Because under such circumstances, no matter how minor any injuries are or understanding the response of the person towards whom the aggression was directed, the dog almost always gets blamed. Often, it seems, most severely by the very carers who placed it in the challenging circumstances in the first place.

Naturally they are upset, frequently embarrassed and sometimes, to be fair, bemused by such “out of character” behaviour. And who wouldn’t be, if they had shared their lives with a seemingly sociable pet accustomed to being “another family member” and accompanying its people to a variety of different venues?

It’s even worse, of course, but unsurprising when dogs that are rarely included in activities outside the home come to grief if suddenly exposed to “all the fun of the fair” and the multitude of stressors that entails.

Awareness and realistic expectations make all the difference

The truth is that far too many people take their dogs’ behaviour entirely for granted. No wonder they are so often caught out simply because they are unaware of the influence of environmental unpredictability on the emotional state of any animal – or human for that matter.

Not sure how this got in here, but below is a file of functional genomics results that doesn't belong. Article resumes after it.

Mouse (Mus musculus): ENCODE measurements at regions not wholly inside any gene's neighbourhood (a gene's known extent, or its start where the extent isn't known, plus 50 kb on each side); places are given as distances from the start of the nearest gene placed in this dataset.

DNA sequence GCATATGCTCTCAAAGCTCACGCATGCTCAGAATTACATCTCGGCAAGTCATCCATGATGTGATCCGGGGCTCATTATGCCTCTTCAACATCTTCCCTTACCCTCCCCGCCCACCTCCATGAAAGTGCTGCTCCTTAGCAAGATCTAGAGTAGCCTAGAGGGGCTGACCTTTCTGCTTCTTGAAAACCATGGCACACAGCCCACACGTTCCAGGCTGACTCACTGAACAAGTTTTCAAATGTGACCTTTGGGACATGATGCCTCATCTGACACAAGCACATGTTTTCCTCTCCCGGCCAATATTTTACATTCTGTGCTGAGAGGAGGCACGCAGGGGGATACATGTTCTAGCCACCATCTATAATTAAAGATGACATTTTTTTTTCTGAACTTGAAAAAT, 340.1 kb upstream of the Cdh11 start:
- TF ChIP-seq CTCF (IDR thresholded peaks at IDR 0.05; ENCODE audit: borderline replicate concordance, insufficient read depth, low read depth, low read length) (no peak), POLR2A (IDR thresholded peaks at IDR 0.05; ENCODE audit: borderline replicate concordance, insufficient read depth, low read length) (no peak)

And what could be more unpredictable and arousing than an excited throng of people and other pets rejoicing in a melee of stalls – which create narrow corridors that force everyone to invade everyone else’s space – rock bands, vintage vehicles and so on, all made more arousing still by the obligatory presence of ice cream and burger vans?

And it isn’t necessarily a fête or fair where dogs encounter such stressful and potentially scary conditions. Depending upon individual personalities and behavioural histories, it can easily be a pub garden, pavement café, sponsored walk or training class that provides the trigger for unacceptable outbursts.

Frankly, this makes it all the more amazing that so many dogs constantly cope when they are out and about, despite their otherwise caring owners’ insensitivity, lack of awareness and generally thoughtless behaviour.